Dear Sir Or Madam
Is it ever appropriate to use “Dear Sir” or “Madam”?
As mentioned above, it is no longer appropriate to use “Dear Sir or Madam” as a professional greeting—in fact, under any circumstances today. This is particularly valid given that there are numerous alternative email opening options:
Try using a different greeting if you know the recipients title or name
Consider starting your email with a less formal salutation, such as “Dear [Name]” or “Hello [Name],” if you know or learn the recipient’s name. If you are aware of the recipient’s name, use that instead. You could also just use the salutation “Dear Hiring Manager” at the start of your email to a hiring manager. ” .
Try using a different greeting if you know the department name
Similar to that, think about sending your email to the department or company directly if you know their names. For example, “Dear Swish Street Company” or “Dear Uniforms Department. These greetings enable you to personalize your message and guarantee that it reaches the intended audience.
Why you shouldn’t use Dear Sir or Madam
In the digital age, using “Dear Sir or Madam” has become archaic. This kind of ambiguous greeting could potentially cause some issues with your cover letter or other business correspondence. Reasons why include:
Alternatives to Dear Sir or Madam
There are many alternatives to using “Dear Sir or Madam. Many can still be polite and appropriate while being less formal and more personalized. Here are some to consider:
1. If you’re unsure of the hiring manager’s name when writing an email to them, think about using this salutation rather than “Dear Sir or Madam.” This greeting could also be used in a follow-up email regarding an application or when attaching your cover letter.
2. If you know you’ll be working with a larger recruiting team when applying to a larger company, you might include this salutation with your cover letter.
3. If you don’t know the recruiter’s name, you can use this salutation in a cover letter, application, or follow-up email.
4. If you don’t know someone’s name, you can address an email to their title, such as “Dear Brand Manager,” instead.
5. If you have access to the recipient’s name, you can also send your email to them directly. For instance, now that you know the hiring manager’s name and have scheduled an interview with them, you can personally address them in a thank-you note.
6. This salutation is appropriate for a casual note to a team at a nearby office or a team you’d like more information from. “Hello Organix Berries Team, I wanted to ask you about your new signage,” for instance Do you have a minute for a call?”.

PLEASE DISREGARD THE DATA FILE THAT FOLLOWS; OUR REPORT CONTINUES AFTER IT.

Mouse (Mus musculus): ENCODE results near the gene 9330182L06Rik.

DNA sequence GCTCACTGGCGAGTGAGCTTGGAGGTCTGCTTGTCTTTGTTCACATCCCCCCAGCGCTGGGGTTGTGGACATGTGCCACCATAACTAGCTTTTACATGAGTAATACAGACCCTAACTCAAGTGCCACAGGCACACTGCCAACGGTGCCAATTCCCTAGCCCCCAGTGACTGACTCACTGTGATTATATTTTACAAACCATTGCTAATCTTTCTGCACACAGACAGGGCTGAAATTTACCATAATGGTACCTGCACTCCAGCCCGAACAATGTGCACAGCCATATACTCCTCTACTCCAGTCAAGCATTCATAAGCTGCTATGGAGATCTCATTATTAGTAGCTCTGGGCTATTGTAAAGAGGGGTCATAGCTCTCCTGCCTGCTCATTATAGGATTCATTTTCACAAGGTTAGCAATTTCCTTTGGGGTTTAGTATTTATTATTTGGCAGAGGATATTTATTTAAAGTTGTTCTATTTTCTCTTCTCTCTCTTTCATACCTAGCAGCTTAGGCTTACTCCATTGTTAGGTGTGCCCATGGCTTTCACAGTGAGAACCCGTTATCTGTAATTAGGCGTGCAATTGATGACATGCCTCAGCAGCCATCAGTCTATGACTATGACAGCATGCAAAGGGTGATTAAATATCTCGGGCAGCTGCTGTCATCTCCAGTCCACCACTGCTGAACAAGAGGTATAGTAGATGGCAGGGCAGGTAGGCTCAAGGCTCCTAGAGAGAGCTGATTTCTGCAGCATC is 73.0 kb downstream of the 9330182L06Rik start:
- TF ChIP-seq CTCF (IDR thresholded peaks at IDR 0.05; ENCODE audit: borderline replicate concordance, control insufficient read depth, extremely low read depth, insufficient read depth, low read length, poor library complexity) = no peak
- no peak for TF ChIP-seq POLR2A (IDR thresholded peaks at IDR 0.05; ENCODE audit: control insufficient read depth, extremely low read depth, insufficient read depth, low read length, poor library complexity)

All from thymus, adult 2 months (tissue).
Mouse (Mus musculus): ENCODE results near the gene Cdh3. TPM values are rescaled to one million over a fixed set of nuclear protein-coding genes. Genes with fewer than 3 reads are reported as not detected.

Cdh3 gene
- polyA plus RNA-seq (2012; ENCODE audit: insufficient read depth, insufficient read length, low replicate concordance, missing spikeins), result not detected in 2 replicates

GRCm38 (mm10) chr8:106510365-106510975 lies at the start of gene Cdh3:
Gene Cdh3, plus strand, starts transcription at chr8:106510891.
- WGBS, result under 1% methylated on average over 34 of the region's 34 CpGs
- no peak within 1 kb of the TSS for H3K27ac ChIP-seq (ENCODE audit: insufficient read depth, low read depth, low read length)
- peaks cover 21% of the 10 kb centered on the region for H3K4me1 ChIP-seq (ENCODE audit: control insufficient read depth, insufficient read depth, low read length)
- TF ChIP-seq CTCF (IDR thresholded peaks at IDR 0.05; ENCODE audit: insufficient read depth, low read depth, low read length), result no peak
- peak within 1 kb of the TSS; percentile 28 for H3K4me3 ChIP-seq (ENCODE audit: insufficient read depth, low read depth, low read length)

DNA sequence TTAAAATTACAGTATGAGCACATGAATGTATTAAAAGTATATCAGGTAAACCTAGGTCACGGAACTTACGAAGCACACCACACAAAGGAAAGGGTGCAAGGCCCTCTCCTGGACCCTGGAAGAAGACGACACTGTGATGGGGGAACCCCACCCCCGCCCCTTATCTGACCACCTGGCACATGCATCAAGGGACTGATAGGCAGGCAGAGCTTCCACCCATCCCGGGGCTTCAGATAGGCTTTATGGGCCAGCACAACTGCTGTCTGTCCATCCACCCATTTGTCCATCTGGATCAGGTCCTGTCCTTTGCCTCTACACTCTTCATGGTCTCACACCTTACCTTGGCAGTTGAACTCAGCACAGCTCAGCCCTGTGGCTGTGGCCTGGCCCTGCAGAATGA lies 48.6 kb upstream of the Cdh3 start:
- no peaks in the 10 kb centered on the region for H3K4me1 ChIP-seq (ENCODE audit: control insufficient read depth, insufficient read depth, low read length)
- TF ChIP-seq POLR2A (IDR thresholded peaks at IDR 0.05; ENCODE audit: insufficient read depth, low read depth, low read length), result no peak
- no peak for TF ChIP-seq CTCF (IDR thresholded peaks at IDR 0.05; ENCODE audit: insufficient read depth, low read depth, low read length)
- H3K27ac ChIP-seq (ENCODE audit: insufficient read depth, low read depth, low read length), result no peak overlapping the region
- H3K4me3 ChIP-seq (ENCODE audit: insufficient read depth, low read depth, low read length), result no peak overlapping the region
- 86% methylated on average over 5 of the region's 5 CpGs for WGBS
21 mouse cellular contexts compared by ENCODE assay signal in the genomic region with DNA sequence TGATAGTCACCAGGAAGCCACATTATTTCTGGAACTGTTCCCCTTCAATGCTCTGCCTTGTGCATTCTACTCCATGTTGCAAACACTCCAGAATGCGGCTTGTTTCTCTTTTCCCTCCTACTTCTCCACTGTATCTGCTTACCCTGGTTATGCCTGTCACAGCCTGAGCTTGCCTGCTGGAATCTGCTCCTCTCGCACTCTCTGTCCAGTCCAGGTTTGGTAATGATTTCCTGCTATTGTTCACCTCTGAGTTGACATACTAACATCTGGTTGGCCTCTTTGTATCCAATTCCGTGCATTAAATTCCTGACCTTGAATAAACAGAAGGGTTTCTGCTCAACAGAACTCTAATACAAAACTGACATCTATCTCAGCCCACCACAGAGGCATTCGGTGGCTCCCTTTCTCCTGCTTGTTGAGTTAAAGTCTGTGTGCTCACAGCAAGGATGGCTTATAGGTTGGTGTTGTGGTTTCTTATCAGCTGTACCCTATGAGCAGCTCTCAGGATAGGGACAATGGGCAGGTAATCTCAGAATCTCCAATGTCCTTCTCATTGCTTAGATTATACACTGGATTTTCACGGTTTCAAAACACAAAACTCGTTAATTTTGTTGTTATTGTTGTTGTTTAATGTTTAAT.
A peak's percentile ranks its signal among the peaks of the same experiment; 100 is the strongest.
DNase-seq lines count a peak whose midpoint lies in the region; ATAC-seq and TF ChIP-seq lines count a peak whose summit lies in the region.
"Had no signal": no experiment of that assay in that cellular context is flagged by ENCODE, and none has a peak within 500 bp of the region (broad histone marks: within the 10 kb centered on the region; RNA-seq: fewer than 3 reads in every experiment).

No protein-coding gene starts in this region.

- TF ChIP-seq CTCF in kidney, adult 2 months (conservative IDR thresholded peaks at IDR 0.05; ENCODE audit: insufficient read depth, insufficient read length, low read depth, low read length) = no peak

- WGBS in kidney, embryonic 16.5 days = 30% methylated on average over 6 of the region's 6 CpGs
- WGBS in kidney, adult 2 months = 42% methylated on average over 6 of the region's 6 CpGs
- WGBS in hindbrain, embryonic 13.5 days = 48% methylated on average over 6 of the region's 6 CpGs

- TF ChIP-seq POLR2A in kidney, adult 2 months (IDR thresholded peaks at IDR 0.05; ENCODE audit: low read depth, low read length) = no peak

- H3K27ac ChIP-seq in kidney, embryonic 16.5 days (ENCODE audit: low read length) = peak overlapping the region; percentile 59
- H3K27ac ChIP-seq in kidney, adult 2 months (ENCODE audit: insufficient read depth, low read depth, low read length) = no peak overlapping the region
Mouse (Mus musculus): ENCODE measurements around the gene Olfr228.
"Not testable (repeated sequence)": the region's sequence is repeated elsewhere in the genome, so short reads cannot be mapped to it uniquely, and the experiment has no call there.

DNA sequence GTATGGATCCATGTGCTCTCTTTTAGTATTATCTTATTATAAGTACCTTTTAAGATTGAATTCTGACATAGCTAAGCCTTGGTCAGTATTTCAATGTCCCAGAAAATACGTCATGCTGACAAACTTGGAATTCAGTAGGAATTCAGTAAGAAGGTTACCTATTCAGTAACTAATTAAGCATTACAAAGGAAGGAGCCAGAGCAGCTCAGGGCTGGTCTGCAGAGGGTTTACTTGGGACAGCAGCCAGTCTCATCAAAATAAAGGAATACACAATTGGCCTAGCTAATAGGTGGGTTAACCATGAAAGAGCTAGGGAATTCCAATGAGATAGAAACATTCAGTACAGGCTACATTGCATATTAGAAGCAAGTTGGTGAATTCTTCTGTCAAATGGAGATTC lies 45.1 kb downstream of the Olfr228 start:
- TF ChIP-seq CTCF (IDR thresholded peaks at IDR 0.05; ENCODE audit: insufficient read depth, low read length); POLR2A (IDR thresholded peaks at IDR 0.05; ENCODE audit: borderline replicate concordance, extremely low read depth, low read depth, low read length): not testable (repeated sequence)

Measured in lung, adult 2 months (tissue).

7. Greetings from [Department name]: Use this when addressing a department informally. For instance, “Hello Cloisters Brand Management department, I just noticed a opening for a coordinator within your division. Could you please provide me with more details about this position?
8. You can start an email with this salutation when addressing a smaller business with a more laid-back brand, such as [Company name].
9. Dear [Name of Department] Manager: If you have a question about that department, you can send an email to that person. You could even use this for a professional email from a third party regarding sales or other departmental issues.
10. Hello, I hope this email finds you well. You can use this salutation in a less formal email when you’re writing to a group rather than a single person, like a team email or an unofficial email to another department.
Is Dear Sir Madam rude?
There is nothing impolite about “Dear Sir or Madam,” but it is extremely formal and now appears to be primarily used for legal correspondence. It’s usually acceptable to use something like “Dear Customer” or “Dear Resident” as a salutation if you don’t know the recipient’s name.
What can I use instead of Dear Sir Madam?
- Dear [First Name] …
- Hello, [Insert Team Name] …
- Hello, [Insert Company Name] …
- To Whom It May Concern. …
- Hi There. …
- Good Morning. …
- Dear Customer Service Team.
How do you address a letter to an unknown recipient?
There are two conventionally appropriate salutations to use when addressing a business letter to an unidentified recipient. Please address anyone who is the intended reader with respect by using To Whom It May Concern, Dear Sir, or Madam.
Which is correct Dear Sir or Sir?
Yes, it is appropriate to use “Dear Sirs” when addressing multiple recipients of a professional email. “Dear Sir” used to be the standard. That’s the most common non-specific salutation. Use a plural salutation if more than one person will be reading the letter at once.